Tiger Woods' loss to Tim Clark on Thursday was less to do with Woods' eight months of inactivity than the fickle nature of match play. There was a reason the PGA Tour abandoned the format it once employed previously in Tucson (the Seiko-Tucson Match Play Championship).
When each round matters more than the collective 72 holes of a stroke-play tournament, upsets are inevitable. Over 72 holes, Woods presumably will beat Clark most of the time. Over 18 holes, it's hit and miss. And so, after an over-the-top buildup surrounding Woods' return to competitive golf, the WGC-Accenture Match Play has gone flat and likely will remain so, despite compelling story lines that might pan out -- Mickelson winning back to back or Rory McIlroy, 19, possibly reaching the final.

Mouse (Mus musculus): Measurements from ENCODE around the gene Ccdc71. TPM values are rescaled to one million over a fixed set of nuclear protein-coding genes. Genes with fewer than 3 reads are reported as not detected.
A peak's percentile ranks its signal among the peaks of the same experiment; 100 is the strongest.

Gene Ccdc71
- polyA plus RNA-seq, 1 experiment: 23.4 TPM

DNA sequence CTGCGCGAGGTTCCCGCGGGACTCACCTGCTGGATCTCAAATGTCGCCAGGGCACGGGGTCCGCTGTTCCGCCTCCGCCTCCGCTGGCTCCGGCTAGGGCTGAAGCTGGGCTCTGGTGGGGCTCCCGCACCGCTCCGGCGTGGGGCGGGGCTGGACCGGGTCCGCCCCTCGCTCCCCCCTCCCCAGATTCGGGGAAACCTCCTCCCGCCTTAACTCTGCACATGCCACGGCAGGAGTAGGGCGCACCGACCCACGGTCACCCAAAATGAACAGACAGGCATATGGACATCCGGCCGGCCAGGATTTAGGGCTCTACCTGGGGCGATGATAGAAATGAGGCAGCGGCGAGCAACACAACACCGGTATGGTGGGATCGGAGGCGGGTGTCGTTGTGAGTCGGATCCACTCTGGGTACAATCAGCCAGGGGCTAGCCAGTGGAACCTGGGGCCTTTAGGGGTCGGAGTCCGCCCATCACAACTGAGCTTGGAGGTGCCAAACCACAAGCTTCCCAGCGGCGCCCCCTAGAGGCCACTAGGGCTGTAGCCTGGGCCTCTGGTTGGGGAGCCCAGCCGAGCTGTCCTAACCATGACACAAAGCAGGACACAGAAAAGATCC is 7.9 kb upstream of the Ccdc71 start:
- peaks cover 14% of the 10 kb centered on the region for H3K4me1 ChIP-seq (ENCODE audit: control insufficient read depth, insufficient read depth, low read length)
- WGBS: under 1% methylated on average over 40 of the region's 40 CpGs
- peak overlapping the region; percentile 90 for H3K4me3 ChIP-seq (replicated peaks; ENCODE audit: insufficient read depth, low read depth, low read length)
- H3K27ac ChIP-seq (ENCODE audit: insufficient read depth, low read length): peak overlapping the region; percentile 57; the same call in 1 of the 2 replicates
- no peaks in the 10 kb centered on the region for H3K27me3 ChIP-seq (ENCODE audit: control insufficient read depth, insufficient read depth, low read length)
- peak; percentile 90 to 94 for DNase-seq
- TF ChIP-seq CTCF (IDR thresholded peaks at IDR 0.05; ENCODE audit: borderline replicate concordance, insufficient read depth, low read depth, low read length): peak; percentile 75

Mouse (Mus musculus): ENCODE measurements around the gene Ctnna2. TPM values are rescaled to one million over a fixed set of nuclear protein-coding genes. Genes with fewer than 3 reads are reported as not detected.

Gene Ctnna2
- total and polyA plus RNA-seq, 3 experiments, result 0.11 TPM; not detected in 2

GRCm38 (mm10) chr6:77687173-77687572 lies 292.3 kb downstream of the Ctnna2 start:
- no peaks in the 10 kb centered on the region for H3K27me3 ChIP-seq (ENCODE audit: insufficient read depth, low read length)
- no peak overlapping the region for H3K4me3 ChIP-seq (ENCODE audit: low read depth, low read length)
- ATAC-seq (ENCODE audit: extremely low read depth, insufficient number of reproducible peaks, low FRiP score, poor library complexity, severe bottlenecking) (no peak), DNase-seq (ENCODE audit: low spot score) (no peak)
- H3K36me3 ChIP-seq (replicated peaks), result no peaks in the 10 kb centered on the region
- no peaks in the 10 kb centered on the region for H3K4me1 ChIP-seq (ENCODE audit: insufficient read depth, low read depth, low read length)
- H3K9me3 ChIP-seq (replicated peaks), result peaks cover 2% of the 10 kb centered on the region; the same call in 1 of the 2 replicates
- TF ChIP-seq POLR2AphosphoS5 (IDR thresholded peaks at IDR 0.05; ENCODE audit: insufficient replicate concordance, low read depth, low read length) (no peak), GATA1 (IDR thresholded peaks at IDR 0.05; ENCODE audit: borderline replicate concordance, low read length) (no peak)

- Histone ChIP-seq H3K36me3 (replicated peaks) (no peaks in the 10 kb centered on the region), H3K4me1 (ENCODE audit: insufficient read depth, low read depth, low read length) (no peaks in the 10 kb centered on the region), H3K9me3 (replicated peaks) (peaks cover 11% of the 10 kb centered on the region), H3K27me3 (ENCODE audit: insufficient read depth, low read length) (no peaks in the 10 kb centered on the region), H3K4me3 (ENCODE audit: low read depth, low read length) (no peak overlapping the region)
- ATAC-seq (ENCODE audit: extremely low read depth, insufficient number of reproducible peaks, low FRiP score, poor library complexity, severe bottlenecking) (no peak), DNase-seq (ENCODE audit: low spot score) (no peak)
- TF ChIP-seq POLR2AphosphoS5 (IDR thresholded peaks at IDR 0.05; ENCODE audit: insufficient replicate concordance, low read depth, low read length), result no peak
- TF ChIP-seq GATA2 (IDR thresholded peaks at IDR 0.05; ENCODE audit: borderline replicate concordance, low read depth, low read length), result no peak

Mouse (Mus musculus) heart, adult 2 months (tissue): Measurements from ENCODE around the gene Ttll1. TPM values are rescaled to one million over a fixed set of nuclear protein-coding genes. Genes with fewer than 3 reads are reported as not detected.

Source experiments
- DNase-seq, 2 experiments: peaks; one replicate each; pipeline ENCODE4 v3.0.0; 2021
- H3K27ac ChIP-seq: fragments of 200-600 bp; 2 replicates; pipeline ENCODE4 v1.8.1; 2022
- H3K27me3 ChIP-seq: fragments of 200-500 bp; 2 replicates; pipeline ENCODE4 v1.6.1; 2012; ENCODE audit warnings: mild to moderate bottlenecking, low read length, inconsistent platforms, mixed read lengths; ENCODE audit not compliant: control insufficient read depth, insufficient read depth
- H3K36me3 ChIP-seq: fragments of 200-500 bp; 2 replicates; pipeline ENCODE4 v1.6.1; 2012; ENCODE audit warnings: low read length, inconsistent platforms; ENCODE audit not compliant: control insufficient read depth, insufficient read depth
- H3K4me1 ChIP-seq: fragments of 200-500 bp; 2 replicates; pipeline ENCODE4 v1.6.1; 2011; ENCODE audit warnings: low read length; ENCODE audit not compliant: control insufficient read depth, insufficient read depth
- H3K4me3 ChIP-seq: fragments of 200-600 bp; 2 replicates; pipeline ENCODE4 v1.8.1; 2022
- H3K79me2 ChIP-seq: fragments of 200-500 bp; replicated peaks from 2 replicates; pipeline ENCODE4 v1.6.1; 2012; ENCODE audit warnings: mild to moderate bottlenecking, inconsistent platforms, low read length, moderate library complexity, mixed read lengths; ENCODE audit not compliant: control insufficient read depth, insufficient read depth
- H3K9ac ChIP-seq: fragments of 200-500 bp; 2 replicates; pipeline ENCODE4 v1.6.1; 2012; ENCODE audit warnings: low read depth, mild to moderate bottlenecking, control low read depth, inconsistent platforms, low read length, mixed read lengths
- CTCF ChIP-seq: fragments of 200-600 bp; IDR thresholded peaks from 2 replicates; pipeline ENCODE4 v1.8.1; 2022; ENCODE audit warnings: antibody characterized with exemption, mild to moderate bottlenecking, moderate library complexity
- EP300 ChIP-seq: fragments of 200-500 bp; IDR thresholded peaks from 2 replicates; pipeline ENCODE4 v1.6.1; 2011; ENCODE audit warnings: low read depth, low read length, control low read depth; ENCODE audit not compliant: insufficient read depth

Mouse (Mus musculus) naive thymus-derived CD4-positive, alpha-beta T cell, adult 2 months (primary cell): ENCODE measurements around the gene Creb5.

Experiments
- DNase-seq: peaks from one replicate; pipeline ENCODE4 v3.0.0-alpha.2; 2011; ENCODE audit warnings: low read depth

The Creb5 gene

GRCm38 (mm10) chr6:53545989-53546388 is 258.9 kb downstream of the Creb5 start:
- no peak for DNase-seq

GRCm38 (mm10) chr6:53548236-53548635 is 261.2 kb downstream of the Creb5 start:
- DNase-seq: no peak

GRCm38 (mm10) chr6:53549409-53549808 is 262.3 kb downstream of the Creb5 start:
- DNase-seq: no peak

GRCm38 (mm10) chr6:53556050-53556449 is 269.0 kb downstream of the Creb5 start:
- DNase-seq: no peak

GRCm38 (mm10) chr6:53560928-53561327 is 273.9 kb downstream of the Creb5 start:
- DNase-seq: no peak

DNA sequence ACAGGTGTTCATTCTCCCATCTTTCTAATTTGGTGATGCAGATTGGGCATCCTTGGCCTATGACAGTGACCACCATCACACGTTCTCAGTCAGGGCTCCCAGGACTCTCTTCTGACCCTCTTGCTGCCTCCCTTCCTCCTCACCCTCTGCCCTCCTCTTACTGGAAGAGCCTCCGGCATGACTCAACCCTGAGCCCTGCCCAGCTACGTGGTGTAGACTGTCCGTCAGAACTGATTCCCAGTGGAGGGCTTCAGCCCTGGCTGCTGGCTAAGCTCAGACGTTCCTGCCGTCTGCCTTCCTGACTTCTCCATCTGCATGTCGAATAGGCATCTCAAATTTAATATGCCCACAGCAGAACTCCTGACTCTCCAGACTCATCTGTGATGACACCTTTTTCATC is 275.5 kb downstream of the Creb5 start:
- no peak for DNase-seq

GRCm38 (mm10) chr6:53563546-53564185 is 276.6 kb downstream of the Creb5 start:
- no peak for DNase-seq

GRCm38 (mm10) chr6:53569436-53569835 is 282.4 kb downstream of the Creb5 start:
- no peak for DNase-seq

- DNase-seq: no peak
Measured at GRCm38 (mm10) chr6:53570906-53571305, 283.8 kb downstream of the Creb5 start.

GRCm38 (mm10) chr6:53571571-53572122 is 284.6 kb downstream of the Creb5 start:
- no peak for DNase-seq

In the mean time, spare us the what's-wrong-with-Tiger stories.
-- John Strege